Anal cancer is an uncommon malignancy that starts in the anus -- the opening at the end of the rectum.
The American Cancer Society estimates that just 6,230 new cases of anal cancer are expected to occur in 2012 in the U.S. with just 780 expected deaths.
By way of contrast, more than 40,290 new cases of rectal cancer are projected for 2012.
Approximately half of all anal cancers are diagnosed before the malignancy has spread beyond the primary site, whereas 13% to 25% are diagnosed after the cancer has spread to the lymph nodes, and 10% are diagnosed after the cancer has spread to distant organs, that is metastasized.
When it is found early, anal cancer is highly treatable.
The overall five-year survival rate following diagnosis of anal cancer is 60% for men and 71% for women.
When the cancer is diagnosed in its earliest stage, five-year survival rate is 82%. Once the cancer has spread to surrounding lymph nodes, the five-year survival drops to 60%. If the cancer has spread to distant organs, about one in five patients lives for five years or more.
Anal cancer nay be detected during a routine digital rectal exam or during a minor procedure, such as removal of what is believed to be a hemorrhoid.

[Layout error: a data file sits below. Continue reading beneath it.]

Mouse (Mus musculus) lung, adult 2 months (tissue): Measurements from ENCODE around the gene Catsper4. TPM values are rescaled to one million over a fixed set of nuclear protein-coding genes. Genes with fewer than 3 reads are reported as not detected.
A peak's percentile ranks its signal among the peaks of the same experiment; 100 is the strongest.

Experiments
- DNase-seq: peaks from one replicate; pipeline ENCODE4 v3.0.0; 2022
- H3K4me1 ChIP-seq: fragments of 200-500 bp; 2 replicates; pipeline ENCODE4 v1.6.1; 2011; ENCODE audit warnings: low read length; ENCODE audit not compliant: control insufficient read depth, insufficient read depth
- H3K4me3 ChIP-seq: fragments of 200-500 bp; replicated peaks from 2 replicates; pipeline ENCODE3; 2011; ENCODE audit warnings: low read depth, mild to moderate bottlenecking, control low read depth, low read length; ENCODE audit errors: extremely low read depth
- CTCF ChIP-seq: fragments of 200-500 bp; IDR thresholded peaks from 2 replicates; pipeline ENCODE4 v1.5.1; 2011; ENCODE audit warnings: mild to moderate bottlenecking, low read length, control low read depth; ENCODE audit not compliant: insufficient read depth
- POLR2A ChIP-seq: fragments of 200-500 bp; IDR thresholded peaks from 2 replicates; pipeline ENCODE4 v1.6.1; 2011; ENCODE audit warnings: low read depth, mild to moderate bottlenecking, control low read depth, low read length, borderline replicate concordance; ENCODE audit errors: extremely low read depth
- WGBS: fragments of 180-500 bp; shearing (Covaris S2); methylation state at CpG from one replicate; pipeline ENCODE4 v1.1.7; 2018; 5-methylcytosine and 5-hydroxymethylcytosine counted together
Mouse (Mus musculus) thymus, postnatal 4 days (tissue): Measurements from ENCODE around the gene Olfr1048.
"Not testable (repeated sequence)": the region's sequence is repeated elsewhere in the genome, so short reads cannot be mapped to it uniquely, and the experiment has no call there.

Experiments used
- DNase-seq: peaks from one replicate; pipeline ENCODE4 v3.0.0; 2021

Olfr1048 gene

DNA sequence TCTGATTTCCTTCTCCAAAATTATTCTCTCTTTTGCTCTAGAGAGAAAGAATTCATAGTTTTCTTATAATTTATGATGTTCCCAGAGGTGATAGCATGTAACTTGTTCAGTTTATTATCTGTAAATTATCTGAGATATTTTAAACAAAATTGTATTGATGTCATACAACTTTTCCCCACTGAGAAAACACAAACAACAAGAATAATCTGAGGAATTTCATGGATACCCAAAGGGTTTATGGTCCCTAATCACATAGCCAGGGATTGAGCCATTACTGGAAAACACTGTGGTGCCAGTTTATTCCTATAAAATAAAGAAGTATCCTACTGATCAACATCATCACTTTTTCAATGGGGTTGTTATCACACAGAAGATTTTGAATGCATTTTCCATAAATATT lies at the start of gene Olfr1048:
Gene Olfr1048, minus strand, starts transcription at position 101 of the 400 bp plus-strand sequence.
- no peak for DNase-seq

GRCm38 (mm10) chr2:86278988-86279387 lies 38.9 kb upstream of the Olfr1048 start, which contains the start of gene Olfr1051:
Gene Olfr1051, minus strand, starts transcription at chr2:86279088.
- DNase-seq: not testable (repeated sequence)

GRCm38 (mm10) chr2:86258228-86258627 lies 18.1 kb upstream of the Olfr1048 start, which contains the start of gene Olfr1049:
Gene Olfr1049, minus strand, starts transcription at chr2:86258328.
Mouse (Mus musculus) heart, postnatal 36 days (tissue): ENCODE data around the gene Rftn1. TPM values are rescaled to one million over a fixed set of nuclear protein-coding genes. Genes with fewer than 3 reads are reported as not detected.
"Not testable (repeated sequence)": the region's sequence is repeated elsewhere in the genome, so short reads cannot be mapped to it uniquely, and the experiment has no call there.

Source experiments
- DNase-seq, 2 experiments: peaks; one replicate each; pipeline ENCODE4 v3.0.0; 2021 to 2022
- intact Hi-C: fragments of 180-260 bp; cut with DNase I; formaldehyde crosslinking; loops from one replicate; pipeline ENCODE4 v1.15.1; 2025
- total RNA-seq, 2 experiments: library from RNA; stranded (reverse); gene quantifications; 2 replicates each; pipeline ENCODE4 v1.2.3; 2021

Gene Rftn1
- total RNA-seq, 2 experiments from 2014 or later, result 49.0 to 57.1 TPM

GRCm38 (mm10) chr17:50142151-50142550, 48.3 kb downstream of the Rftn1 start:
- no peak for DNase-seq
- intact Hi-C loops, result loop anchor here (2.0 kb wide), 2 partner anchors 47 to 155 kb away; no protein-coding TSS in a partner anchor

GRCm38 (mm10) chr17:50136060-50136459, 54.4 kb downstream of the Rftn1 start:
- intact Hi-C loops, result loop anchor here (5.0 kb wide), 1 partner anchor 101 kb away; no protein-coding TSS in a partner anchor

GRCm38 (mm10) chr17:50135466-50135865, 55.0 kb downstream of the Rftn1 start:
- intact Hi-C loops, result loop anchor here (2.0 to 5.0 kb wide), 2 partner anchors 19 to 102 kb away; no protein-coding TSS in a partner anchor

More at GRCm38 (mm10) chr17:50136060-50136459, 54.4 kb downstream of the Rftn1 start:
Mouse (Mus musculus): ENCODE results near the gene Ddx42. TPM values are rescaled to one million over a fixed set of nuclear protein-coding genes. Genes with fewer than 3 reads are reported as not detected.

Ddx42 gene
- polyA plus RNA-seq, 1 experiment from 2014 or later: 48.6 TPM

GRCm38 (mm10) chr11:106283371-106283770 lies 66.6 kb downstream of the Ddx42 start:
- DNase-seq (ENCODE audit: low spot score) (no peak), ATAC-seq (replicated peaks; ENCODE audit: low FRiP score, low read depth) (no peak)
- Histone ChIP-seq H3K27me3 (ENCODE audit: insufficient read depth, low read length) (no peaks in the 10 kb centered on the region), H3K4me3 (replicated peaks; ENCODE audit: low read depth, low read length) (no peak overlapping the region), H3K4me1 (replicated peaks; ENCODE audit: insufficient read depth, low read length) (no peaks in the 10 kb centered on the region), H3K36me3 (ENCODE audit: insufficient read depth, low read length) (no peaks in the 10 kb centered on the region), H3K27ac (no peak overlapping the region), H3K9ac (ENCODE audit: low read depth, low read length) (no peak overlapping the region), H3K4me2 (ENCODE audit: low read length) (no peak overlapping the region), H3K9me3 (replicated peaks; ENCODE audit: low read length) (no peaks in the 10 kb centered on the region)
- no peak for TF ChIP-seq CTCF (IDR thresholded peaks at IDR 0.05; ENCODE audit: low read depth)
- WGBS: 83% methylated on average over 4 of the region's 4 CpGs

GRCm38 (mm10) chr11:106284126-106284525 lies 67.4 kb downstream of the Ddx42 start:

The cancer may also be detected with more invasive procedures such as an anoscopy, proctoscopy, or endorectal ultrasound.
If cancer is suspected, a biopsy should be done and the specimen examined by a pathologist.
Staging workup should include an abdominal and pelvic CT scan or a pelvic MRI scan to assess the pelvic lymph nodes, a chest x-ray, and liver function studies. PET scanning is not necessary.
How Is Anal Cancer Treated?
Anal cancer is primarily treated with a combination of chemotherapy and radiation. This reduces the need for a colostomy and carries a 5-year survival rate of over 70%. The treatment of anal cancer, in this fashion, has not changed since 1974.
Surgery is reserved only for patients failing the above therapy. Salvage therapy has resulted in a 60% 5 year survival rate.